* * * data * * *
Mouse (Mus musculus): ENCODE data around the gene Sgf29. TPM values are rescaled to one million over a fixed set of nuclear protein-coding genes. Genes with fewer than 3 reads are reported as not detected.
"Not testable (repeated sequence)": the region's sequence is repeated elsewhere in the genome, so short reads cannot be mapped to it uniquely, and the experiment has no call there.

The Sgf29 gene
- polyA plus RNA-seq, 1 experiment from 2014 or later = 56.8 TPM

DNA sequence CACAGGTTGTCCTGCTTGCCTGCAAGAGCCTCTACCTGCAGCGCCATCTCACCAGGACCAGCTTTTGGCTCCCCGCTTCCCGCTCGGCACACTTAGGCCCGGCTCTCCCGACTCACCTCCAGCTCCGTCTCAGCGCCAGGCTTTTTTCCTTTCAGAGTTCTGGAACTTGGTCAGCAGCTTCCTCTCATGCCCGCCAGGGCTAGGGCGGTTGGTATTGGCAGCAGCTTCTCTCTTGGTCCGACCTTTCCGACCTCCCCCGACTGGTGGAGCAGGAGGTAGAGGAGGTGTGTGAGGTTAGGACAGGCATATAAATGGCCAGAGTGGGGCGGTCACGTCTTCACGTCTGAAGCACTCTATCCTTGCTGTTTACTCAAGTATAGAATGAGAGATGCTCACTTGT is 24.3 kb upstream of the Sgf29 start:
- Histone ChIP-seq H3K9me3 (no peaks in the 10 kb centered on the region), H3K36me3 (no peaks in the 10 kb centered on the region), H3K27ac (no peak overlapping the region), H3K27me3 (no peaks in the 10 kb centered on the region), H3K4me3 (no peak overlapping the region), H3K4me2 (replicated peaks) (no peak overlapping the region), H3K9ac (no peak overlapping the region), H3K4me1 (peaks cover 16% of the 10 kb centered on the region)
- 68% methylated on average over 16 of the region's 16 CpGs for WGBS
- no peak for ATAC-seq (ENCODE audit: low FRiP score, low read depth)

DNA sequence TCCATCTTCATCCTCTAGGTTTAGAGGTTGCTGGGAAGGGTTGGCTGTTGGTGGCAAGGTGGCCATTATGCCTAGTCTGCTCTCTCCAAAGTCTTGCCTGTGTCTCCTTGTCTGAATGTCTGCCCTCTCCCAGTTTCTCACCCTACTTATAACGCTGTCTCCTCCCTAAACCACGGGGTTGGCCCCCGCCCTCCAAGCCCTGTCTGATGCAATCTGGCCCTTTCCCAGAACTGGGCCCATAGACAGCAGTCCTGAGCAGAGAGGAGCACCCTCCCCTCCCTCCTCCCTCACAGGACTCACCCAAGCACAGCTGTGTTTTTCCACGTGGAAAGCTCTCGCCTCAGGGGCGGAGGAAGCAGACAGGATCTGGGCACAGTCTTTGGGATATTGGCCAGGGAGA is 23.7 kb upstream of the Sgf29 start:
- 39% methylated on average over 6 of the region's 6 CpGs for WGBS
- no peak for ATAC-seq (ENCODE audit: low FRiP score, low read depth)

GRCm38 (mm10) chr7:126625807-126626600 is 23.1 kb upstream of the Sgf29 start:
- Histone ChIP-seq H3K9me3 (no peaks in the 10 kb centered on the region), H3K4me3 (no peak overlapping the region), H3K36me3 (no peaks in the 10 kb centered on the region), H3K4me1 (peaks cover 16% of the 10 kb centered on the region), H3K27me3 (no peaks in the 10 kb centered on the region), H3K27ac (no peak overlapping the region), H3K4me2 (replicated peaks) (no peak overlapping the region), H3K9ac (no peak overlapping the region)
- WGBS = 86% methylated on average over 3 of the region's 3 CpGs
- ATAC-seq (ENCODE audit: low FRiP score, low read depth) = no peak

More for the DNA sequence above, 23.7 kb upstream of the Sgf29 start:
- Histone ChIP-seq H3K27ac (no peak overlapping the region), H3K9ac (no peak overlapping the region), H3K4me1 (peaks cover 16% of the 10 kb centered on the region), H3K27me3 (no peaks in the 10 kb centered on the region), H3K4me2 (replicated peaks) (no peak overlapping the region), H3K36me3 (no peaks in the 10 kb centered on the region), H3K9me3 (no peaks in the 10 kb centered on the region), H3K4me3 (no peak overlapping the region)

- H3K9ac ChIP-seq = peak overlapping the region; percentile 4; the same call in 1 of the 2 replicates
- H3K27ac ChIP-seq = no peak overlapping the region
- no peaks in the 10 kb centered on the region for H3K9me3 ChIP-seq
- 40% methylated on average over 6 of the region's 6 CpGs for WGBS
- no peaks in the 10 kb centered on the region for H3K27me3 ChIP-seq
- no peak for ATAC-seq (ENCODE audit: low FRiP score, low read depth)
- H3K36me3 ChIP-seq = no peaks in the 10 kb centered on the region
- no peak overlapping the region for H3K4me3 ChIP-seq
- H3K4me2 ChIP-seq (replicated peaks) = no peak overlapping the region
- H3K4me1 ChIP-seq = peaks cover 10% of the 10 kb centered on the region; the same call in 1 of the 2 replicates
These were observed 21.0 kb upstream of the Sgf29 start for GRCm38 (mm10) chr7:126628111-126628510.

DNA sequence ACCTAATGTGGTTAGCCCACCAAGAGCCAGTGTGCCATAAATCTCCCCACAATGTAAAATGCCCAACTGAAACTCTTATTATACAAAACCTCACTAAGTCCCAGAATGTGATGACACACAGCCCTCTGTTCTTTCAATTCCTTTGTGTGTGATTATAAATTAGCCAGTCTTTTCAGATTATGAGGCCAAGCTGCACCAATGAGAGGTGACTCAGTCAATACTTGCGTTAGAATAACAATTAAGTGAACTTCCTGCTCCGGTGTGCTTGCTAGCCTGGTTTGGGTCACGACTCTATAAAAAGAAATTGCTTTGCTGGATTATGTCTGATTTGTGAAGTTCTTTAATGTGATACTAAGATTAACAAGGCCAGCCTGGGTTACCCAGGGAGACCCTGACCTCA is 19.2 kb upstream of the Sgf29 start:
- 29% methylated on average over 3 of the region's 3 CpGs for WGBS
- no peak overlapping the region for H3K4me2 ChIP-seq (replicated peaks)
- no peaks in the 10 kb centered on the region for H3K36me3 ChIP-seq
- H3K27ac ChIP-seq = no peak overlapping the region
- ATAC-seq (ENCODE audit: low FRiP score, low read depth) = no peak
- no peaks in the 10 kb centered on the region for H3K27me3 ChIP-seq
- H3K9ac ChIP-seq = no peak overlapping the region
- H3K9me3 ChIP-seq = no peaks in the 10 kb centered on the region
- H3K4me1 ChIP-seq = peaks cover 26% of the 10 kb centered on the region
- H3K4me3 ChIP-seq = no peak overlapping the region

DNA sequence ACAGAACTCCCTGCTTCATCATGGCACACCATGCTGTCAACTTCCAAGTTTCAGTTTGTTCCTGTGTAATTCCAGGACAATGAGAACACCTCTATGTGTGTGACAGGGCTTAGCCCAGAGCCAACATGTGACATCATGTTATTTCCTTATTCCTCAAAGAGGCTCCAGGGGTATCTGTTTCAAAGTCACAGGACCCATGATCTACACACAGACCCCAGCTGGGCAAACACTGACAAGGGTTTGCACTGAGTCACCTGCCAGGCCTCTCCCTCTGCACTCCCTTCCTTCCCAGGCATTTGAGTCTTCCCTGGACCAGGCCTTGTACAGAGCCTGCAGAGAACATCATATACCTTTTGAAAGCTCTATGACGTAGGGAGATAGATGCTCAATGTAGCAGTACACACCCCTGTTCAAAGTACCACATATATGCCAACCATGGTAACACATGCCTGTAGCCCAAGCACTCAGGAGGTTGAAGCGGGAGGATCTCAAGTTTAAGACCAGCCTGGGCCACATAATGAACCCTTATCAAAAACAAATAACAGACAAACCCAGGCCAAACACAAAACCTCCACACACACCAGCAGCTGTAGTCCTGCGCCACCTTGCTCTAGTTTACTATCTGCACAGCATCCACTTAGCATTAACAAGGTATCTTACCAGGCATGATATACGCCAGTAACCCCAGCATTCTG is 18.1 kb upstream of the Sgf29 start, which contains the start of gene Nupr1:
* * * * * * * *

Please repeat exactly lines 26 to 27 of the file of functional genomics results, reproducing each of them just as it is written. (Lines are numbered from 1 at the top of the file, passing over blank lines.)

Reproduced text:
- H3K4me2 ChIP-seq (replicated peaks) = no peak overlapping the region
- H3K4me1 ChIP-seq = peaks cover 10% of the 10 kb centered on the region; the same call in 1 of the 2 replicates